The name Nubia is derived from that of the Noba people, nomads who settled the area in the 4th century CE following the collapse of the kingdom of Meroë. The Noba spoke a Nilo-Saharan language, ancestral to Old Nubian. Old Nubian was mostly used in religious texts dating from the 8th and 15th centuries. Before the 4th century, and throughout classical antiquity, Nubia was known as Kush, or, in Classical Greek usage, included under the name Ethiopia (Aithiopia).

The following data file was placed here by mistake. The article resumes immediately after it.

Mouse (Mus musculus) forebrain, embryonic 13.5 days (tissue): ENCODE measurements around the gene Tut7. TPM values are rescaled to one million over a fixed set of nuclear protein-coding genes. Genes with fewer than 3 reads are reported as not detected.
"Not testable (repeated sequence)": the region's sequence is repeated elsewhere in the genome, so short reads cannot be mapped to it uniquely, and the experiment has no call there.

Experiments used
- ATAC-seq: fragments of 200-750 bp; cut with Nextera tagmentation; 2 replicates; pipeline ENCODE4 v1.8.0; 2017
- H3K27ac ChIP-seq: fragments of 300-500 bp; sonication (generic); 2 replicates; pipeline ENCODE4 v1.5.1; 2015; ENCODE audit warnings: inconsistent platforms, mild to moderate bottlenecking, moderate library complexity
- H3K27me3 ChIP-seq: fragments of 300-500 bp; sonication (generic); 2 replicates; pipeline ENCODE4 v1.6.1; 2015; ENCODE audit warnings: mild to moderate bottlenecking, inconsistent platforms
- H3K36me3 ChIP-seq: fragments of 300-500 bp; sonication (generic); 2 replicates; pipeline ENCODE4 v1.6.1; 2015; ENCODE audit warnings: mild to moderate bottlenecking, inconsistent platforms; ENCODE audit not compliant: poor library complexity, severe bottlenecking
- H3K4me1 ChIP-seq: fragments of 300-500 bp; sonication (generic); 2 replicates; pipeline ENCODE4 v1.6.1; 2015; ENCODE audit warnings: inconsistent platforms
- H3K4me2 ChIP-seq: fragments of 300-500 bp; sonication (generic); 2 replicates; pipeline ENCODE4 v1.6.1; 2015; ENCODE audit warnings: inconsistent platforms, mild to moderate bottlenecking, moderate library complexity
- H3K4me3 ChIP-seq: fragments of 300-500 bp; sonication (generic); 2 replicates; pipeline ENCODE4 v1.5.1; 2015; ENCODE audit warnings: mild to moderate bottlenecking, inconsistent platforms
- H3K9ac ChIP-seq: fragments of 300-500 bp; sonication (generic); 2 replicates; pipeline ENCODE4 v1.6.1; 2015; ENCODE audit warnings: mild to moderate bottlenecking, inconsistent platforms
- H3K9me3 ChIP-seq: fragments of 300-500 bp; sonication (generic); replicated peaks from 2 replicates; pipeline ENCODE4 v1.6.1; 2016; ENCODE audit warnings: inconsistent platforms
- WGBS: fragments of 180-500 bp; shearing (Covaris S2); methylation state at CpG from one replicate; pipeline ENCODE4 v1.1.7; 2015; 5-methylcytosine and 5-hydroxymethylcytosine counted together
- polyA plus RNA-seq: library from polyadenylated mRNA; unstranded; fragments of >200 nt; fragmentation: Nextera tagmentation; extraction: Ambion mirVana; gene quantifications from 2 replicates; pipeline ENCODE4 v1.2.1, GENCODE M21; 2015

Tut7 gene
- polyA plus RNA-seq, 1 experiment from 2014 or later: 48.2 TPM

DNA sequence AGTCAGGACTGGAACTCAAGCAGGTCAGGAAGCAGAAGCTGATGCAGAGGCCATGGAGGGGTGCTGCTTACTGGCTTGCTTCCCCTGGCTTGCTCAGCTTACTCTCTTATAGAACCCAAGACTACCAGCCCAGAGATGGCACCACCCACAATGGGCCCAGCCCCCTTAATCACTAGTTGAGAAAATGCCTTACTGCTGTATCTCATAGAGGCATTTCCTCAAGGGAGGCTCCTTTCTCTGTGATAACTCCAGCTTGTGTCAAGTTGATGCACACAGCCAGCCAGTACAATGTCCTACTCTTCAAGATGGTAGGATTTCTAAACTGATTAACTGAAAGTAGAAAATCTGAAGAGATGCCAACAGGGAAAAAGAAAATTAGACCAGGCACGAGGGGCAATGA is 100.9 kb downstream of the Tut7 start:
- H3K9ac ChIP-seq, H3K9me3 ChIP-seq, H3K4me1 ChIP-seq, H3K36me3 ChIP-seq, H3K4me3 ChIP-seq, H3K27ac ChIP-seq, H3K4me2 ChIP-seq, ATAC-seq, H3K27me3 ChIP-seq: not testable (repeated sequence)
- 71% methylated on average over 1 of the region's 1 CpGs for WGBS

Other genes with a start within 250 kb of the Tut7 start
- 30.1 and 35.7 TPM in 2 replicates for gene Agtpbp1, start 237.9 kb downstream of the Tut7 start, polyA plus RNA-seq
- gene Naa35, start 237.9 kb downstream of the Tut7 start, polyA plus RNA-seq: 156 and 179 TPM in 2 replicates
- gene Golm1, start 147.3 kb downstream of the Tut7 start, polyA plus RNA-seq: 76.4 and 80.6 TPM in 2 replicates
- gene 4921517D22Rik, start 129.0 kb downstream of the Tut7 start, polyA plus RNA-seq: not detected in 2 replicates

Historically, the people of Nubia spoke at least two varieties of the Nubian language group, a subfamily that includes Nobiin (the descendant of Old Nubian), Kenuzi-Dongola, Midob and several related varieties in the northern part of the Nuba Mountains in South Kordofan. Until at least 1970, the Birgid language was spoken north of Nyala in Darfur, but is now extinct. However, linguistic evidence indicates that the languages spoken in the ancient Kerma Culture (present-day southern Egypt and northern Sudan) in Nubia, belonged to the Cushitic branch of the Afroasiatic languages.